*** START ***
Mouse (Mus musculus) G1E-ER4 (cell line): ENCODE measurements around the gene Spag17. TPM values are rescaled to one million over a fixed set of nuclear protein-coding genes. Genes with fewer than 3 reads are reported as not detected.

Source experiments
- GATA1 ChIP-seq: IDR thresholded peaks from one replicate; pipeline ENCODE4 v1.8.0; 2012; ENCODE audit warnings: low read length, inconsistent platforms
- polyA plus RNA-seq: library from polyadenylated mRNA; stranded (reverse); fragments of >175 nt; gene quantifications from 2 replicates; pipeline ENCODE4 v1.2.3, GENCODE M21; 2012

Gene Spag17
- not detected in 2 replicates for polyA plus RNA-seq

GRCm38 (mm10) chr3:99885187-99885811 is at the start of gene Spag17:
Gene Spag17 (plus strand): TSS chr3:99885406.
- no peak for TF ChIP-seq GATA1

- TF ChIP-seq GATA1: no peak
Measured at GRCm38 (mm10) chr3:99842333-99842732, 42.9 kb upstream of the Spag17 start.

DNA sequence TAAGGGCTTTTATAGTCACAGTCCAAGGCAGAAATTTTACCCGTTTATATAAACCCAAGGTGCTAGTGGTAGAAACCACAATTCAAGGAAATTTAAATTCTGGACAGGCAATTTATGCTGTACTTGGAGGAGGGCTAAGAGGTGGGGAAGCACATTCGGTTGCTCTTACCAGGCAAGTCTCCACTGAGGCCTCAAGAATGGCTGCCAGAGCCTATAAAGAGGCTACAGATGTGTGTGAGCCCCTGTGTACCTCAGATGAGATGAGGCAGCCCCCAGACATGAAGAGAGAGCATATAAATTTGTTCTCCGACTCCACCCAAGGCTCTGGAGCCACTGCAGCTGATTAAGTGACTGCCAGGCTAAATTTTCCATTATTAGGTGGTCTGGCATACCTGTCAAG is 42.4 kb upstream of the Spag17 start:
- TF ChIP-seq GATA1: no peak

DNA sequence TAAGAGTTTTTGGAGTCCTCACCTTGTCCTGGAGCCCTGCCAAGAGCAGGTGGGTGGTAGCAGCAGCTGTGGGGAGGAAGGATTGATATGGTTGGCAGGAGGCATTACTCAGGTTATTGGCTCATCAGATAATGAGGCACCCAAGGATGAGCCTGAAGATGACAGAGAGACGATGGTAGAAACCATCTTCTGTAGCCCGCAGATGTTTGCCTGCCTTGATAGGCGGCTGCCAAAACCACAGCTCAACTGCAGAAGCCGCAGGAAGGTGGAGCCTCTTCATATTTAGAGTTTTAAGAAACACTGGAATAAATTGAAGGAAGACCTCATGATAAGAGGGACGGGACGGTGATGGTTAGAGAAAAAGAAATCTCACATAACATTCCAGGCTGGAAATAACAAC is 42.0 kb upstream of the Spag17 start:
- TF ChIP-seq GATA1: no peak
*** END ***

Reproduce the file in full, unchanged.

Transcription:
Mouse (Mus musculus) G1E-ER4 (cell line): ENCODE measurements around the gene Spag17. TPM values are rescaled to one million over a fixed set of nuclear protein-coding genes. Genes with fewer than 3 reads are reported as not detected.

Source experiments
- GATA1 ChIP-seq: IDR thresholded peaks from one replicate; pipeline ENCODE4 v1.8.0; 2012; ENCODE audit warnings: low read length, inconsistent platforms
- polyA plus RNA-seq: library from polyadenylated mRNA; stranded (reverse); fragments of >175 nt; gene quantifications from 2 replicates; pipeline ENCODE4 v1.2.3, GENCODE M21; 2012

Gene Spag17
- not detected in 2 replicates for polyA plus RNA-seq

GRCm38 (mm10) chr3:99885187-99885811 is at the start of gene Spag17:
Gene Spag17 (plus strand): TSS chr3:99885406.
- no peak for TF ChIP-seq GATA1

- TF ChIP-seq GATA1: no peak
Measured at GRCm38 (mm10) chr3:99842333-99842732, 42.9 kb upstream of the Spag17 start.

DNA sequence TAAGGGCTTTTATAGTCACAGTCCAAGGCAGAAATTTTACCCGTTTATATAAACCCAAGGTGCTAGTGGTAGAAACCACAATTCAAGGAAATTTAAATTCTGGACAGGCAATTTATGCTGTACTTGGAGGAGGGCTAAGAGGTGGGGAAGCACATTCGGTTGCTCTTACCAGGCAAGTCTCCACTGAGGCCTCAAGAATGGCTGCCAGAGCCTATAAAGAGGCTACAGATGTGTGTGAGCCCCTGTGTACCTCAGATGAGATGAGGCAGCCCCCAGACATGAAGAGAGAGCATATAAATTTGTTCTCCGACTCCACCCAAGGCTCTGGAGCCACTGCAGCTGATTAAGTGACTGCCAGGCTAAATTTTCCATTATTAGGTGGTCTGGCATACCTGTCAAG is 42.4 kb upstream of the Spag17 start:
- TF ChIP-seq GATA1: no peak

DNA sequence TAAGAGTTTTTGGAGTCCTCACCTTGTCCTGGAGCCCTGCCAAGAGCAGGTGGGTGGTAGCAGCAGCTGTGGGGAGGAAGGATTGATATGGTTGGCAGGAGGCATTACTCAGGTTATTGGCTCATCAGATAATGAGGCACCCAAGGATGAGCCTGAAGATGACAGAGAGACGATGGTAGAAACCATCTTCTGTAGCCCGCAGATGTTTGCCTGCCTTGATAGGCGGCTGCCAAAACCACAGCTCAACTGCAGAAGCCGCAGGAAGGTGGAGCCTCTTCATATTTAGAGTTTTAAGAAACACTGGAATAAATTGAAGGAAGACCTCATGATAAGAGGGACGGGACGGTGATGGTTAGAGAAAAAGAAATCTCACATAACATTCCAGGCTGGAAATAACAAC is 42.0 kb upstream of the Spag17 start:
- TF ChIP-seq GATA1: no peak